Eurozone finance ministers meeting in Dublin have approved the terms for 10 billion euros in emergency loans for Cyprus. However, recent figures showed the island nation might need billions more.
Speaking on Friday, Eurogroup chief and Dutch finance minister Jeroen Dijsselbloem said the terms of the debt bailout had been approved, and could go ahead once it had been approved by national parliaments.
Dijsselbloem said the terms were "fully in line with" the agreement reached on March 25, and that finance ministers "welcomed the staff level agreement achieved between Cyprus and its international creditors." The so-called "troika" of the European Commission, the European Central Bank (ECB), and the International Monetary Fund (IMF) had set the terms for the existing deal.
The condition of Cyprus receiving the 10 billion euros ($13 billion) in emergency loans was that it needed to raise around seven billion euros by itself, which the government is trying to do through spending cuts, banking sector reform and dipping into bank accounts containing more than 100,000 euros.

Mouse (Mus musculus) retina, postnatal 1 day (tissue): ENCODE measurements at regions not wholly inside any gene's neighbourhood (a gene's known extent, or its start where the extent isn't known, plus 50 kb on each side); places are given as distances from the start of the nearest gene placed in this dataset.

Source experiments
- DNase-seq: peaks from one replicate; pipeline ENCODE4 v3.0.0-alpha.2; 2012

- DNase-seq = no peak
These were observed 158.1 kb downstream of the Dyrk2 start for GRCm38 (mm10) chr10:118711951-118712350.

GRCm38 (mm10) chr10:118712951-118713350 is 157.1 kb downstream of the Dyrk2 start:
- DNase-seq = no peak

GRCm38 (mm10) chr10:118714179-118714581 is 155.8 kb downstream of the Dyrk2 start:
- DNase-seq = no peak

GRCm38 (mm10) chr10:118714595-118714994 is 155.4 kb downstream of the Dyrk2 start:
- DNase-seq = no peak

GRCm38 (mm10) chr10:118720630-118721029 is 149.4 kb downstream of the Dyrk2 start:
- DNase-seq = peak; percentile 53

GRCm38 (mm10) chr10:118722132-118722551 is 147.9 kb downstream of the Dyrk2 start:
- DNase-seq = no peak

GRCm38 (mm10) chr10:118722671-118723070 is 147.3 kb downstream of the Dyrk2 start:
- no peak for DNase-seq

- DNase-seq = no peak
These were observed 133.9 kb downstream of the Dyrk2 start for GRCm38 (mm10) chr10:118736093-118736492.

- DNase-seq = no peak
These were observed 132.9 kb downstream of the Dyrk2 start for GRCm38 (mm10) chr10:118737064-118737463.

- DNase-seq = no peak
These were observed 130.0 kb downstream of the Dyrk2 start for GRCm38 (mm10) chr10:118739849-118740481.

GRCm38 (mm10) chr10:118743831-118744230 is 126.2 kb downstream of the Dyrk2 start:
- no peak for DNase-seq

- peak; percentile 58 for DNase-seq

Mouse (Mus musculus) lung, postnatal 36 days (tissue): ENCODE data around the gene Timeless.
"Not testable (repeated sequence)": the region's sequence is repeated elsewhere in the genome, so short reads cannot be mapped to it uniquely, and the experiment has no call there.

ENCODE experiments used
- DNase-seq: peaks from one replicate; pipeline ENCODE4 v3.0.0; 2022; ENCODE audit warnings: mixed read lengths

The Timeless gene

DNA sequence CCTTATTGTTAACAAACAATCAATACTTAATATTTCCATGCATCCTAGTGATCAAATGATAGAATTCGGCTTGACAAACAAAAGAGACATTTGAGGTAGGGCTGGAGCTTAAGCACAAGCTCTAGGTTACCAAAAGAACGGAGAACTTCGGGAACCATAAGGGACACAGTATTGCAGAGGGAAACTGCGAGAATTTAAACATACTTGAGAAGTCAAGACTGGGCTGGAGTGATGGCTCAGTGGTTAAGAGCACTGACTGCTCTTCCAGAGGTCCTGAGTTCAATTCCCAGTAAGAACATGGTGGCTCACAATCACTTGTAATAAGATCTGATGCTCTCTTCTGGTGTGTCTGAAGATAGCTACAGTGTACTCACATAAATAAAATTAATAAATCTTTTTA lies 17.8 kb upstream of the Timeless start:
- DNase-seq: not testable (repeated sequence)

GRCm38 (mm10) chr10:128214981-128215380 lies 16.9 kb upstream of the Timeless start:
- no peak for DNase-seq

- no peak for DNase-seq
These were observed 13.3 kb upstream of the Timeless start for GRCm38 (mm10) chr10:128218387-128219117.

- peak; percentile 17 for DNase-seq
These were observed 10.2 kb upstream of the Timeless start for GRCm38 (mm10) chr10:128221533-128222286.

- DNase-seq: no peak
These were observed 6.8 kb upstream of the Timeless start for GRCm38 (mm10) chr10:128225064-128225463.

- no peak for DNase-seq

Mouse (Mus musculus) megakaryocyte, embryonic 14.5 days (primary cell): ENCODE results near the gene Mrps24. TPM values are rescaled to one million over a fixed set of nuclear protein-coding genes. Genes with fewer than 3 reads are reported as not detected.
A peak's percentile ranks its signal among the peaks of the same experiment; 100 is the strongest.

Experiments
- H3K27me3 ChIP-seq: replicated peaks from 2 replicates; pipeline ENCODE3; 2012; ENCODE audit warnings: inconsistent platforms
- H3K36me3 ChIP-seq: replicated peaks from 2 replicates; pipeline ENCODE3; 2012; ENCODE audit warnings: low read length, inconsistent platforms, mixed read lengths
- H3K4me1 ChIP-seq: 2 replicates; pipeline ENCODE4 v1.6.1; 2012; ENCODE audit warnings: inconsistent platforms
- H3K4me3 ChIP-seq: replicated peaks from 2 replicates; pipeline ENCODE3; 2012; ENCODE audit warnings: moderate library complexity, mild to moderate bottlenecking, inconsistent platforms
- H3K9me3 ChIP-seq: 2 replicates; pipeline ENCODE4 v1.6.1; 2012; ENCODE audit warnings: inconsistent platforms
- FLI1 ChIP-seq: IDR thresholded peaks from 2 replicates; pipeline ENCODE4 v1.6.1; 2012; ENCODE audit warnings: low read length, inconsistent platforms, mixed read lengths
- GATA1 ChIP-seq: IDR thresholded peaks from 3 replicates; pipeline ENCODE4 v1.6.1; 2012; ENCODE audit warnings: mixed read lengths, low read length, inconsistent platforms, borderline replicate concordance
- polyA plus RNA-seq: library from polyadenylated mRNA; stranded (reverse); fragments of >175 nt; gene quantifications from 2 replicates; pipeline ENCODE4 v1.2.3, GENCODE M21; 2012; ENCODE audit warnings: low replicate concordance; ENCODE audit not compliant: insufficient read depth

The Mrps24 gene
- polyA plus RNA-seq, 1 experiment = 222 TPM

Additional money needed
However, it is not yet known where a further six billion euros that Cyprus now expects to need will come from. On Thursday, government spokesman Christos Stylianides did not give a reason for the dramatic increase.
"The memorandum of November initially focused on 17.5 billion euros ($22.8 billion) in financing, but now it has reached 23 billion euros ($30 billion)," said Stylianides.
Germany said on Friday that the size of Cyprus' so-called bailout would not increase.
"The contribution from international creditors will not change," said German government spokesman Steffen Seibert at a regular briefing in Berlin, noting that a 10-billion-euro package was "already very large."
A first loan payment is due early in May, as Cyprus claims to need 75 million euros urgently to cover public-sector salaries.
The troika of the European Commission, ECB and IMF has presented a report predicting a deep recession for Cyprus, with its gross domestic product (GDP) expected to shrink by about 12.5 percent over the next two years.
Ireland, Portugal given extra time
The 17 eurozone finance ministers also agreed to give Ireland and Portugal an extra seven years to pay back their bailout loans, which they received to save them from default.
Dijsselbloem said ministers wanted to "make a definitive and positive" step, but added that the matter also had to be decided by finance ministers from the 10 EU countries that do not use the euro later on Friday.
EU Economy Commissioner Olli Rehn welcomed the decision on Ireland and Portugal, labeling it a "very important step" on the way to a full return to market financing for both countries.
European Central Bank officials will join the meeting in Dublin on Saturday.
jr/msh (dpa, AFP)